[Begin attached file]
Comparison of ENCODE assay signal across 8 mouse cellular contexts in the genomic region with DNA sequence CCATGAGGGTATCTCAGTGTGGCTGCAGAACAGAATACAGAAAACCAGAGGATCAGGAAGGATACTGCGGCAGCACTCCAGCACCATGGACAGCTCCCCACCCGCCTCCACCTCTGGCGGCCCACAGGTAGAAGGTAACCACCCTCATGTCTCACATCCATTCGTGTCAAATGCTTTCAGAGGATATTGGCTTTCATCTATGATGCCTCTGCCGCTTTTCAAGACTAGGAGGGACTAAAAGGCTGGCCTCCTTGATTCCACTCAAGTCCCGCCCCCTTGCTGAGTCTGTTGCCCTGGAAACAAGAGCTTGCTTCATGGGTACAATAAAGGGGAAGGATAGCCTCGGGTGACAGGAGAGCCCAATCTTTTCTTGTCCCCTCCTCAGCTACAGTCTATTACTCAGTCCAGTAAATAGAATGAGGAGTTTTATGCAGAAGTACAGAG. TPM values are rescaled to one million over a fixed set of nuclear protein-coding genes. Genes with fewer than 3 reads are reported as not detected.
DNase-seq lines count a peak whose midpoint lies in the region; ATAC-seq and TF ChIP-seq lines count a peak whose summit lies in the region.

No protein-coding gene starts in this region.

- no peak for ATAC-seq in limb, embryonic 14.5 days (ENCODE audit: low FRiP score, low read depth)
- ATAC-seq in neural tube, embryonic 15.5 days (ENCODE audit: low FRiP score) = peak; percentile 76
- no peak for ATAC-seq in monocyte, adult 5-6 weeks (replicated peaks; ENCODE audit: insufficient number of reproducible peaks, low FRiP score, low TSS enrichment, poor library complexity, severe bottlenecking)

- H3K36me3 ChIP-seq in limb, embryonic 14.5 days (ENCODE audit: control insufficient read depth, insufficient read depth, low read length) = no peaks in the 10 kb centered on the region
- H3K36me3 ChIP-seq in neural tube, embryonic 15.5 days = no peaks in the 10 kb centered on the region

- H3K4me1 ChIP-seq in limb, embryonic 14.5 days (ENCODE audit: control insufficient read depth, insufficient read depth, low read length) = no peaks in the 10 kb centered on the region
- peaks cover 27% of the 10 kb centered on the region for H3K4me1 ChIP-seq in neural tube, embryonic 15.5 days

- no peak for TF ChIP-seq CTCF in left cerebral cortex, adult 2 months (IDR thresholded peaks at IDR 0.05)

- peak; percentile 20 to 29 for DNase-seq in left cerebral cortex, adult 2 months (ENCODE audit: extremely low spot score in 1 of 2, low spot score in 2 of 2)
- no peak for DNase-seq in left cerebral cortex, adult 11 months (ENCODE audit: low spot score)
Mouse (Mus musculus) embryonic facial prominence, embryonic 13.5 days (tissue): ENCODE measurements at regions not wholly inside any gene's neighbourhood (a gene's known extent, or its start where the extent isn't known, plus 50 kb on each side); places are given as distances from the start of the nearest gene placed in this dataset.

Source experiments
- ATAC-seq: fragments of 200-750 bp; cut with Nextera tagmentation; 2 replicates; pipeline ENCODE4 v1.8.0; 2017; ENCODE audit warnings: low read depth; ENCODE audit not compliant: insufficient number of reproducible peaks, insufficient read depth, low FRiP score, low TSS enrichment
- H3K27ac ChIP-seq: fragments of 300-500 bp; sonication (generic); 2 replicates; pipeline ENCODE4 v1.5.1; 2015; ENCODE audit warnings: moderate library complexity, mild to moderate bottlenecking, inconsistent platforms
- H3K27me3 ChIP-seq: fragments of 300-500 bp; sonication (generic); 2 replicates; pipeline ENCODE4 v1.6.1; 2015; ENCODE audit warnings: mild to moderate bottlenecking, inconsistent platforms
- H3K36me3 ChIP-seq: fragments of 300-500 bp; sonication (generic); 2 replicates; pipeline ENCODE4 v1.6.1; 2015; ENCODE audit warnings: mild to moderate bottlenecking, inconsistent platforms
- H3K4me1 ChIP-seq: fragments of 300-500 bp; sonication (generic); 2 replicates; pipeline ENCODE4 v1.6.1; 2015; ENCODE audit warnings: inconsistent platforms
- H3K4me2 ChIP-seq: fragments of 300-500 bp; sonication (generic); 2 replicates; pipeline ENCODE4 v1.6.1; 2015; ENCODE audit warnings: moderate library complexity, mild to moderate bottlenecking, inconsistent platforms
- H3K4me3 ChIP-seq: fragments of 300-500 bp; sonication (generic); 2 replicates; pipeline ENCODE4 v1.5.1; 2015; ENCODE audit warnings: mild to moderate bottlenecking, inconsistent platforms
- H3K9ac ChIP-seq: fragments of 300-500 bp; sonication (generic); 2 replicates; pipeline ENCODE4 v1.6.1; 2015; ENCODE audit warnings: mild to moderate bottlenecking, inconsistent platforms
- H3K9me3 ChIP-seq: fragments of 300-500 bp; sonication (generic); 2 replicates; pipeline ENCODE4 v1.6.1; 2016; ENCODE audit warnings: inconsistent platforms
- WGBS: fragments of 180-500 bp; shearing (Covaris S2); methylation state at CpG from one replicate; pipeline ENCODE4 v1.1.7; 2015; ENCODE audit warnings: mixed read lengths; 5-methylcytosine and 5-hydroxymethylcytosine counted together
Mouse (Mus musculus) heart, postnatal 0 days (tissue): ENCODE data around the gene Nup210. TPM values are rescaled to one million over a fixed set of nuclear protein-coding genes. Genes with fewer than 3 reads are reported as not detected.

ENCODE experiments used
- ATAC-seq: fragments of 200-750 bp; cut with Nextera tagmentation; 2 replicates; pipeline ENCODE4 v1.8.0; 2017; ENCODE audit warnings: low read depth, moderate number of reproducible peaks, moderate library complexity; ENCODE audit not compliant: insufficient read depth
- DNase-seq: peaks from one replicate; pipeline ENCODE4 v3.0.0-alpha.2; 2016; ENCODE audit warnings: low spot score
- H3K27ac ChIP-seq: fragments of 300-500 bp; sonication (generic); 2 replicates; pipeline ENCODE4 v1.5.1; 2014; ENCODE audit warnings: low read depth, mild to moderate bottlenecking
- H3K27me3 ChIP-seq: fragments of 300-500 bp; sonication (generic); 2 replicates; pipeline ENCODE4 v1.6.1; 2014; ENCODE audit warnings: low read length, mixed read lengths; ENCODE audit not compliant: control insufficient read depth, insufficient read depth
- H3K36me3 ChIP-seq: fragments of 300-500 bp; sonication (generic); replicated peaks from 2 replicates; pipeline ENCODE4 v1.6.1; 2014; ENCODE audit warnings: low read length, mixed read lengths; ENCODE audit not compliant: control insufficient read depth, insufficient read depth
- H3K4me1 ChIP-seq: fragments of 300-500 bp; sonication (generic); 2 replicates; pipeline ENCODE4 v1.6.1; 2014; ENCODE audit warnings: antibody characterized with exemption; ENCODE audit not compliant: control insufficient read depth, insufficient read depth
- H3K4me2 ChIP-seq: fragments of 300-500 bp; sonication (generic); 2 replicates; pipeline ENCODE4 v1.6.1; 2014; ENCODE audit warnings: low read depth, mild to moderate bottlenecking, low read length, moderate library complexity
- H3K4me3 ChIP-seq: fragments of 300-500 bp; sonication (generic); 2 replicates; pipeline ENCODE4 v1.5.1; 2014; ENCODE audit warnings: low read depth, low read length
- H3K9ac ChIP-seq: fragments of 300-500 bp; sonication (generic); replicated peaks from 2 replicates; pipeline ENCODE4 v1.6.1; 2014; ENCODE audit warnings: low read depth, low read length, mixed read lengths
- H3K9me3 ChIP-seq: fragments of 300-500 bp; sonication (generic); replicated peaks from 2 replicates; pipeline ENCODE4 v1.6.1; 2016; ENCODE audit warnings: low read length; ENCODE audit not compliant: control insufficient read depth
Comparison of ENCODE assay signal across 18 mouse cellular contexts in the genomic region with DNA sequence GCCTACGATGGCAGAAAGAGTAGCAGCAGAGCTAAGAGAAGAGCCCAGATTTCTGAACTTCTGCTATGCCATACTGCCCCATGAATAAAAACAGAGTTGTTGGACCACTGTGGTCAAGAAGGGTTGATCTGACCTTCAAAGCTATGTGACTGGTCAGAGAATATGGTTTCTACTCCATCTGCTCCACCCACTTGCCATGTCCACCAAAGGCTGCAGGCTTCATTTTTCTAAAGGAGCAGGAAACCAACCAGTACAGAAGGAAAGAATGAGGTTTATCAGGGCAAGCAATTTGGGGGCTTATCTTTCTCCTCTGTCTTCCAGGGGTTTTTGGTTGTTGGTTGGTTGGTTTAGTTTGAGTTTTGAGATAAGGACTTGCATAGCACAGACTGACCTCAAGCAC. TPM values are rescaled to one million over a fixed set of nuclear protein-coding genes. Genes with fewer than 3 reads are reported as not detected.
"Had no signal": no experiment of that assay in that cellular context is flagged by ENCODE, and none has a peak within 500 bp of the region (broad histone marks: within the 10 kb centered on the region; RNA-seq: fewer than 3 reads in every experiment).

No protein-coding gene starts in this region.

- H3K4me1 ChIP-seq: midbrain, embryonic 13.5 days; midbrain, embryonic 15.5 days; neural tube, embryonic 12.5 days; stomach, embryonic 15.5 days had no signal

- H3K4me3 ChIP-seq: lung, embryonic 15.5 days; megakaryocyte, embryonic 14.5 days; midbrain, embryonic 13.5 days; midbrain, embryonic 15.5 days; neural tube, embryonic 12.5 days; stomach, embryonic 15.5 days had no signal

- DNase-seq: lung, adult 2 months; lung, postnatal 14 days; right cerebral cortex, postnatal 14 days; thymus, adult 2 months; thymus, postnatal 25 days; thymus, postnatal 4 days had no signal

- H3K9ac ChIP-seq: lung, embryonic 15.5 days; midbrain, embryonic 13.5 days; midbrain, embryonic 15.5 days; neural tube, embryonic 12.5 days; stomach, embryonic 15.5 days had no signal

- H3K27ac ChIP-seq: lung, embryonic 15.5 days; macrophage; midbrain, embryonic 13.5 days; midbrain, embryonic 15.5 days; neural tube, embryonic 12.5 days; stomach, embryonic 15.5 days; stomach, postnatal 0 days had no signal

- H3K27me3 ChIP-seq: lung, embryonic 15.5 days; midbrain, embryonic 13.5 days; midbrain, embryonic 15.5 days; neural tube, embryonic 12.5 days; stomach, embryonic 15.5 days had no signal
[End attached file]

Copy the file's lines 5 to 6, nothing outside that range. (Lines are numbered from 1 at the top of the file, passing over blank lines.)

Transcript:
- ATAC-seq in neural tube, embryonic 15.5 days (ENCODE audit: low FRiP score) = peak; percentile 76
- no peak for ATAC-seq in monocyte, adult 5-6 weeks (replicated peaks; ENCODE audit: insufficient number of reproducible peaks, low FRiP score, low TSS enrichment, poor library complexity, severe bottlenecking)